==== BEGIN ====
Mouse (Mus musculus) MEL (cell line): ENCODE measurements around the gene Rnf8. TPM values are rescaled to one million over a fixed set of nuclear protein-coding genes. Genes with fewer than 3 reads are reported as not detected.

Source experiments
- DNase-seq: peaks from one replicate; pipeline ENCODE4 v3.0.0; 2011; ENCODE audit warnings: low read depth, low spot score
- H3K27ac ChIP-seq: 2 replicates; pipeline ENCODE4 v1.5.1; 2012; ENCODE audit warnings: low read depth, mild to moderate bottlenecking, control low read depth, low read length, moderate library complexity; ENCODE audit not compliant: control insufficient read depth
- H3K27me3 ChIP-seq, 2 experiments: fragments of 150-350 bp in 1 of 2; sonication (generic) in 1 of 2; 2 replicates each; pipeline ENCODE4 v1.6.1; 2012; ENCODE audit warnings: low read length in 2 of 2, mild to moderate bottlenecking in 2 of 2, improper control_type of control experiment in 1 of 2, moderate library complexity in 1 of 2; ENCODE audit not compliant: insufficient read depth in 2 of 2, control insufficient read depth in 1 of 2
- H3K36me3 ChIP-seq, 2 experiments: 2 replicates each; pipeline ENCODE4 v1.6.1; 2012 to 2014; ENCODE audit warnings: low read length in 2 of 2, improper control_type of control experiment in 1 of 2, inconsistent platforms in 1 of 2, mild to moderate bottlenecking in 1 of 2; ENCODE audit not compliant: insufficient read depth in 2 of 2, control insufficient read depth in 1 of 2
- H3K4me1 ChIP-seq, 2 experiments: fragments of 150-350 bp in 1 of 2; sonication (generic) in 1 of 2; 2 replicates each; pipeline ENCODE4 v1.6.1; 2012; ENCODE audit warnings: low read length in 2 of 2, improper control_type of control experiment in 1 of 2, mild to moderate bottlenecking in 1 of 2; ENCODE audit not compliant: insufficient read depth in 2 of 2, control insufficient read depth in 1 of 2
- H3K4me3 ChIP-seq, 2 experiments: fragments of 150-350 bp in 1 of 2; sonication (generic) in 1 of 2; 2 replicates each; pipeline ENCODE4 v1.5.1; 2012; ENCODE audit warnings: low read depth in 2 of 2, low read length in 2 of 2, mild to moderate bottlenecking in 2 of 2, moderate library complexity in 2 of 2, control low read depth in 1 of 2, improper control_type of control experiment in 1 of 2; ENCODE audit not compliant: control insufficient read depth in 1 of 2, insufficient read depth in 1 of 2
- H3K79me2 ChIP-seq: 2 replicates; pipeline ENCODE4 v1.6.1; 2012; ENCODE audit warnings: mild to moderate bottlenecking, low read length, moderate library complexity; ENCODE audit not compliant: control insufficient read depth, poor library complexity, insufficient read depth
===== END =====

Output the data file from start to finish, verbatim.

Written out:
Mouse (Mus musculus) MEL (cell line): ENCODE measurements around the gene Rnf8. TPM values are rescaled to one million over a fixed set of nuclear protein-coding genes. Genes with fewer than 3 reads are reported as not detected.

Source experiments
- DNase-seq: peaks from one replicate; pipeline ENCODE4 v3.0.0; 2011; ENCODE audit warnings: low read depth, low spot score
- H3K27ac ChIP-seq: 2 replicates; pipeline ENCODE4 v1.5.1; 2012; ENCODE audit warnings: low read depth, mild to moderate bottlenecking, control low read depth, low read length, moderate library complexity; ENCODE audit not compliant: control insufficient read depth
- H3K27me3 ChIP-seq, 2 experiments: fragments of 150-350 bp in 1 of 2; sonication (generic) in 1 of 2; 2 replicates each; pipeline ENCODE4 v1.6.1; 2012; ENCODE audit warnings: low read length in 2 of 2, mild to moderate bottlenecking in 2 of 2, improper control_type of control experiment in 1 of 2, moderate library complexity in 1 of 2; ENCODE audit not compliant: insufficient read depth in 2 of 2, control insufficient read depth in 1 of 2
- H3K36me3 ChIP-seq, 2 experiments: 2 replicates each; pipeline ENCODE4 v1.6.1; 2012 to 2014; ENCODE audit warnings: low read length in 2 of 2, improper control_type of control experiment in 1 of 2, inconsistent platforms in 1 of 2, mild to moderate bottlenecking in 1 of 2; ENCODE audit not compliant: insufficient read depth in 2 of 2, control insufficient read depth in 1 of 2
- H3K4me1 ChIP-seq, 2 experiments: fragments of 150-350 bp in 1 of 2; sonication (generic) in 1 of 2; 2 replicates each; pipeline ENCODE4 v1.6.1; 2012; ENCODE audit warnings: low read length in 2 of 2, improper control_type of control experiment in 1 of 2, mild to moderate bottlenecking in 1 of 2; ENCODE audit not compliant: insufficient read depth in 2 of 2, control insufficient read depth in 1 of 2
- H3K4me3 ChIP-seq, 2 experiments: fragments of 150-350 bp in 1 of 2; sonication (generic) in 1 of 2; 2 replicates each; pipeline ENCODE4 v1.5.1; 2012; ENCODE audit warnings: low read depth in 2 of 2, low read length in 2 of 2, mild to moderate bottlenecking in 2 of 2, moderate library complexity in 2 of 2, control low read depth in 1 of 2, improper control_type of control experiment in 1 of 2; ENCODE audit not compliant: control insufficient read depth in 1 of 2, insufficient read depth in 1 of 2
- H3K79me2 ChIP-seq: 2 replicates; pipeline ENCODE4 v1.6.1; 2012; ENCODE audit warnings: mild to moderate bottlenecking, low read length, moderate library complexity; ENCODE audit not compliant: control insufficient read depth, poor library complexity, insufficient read depth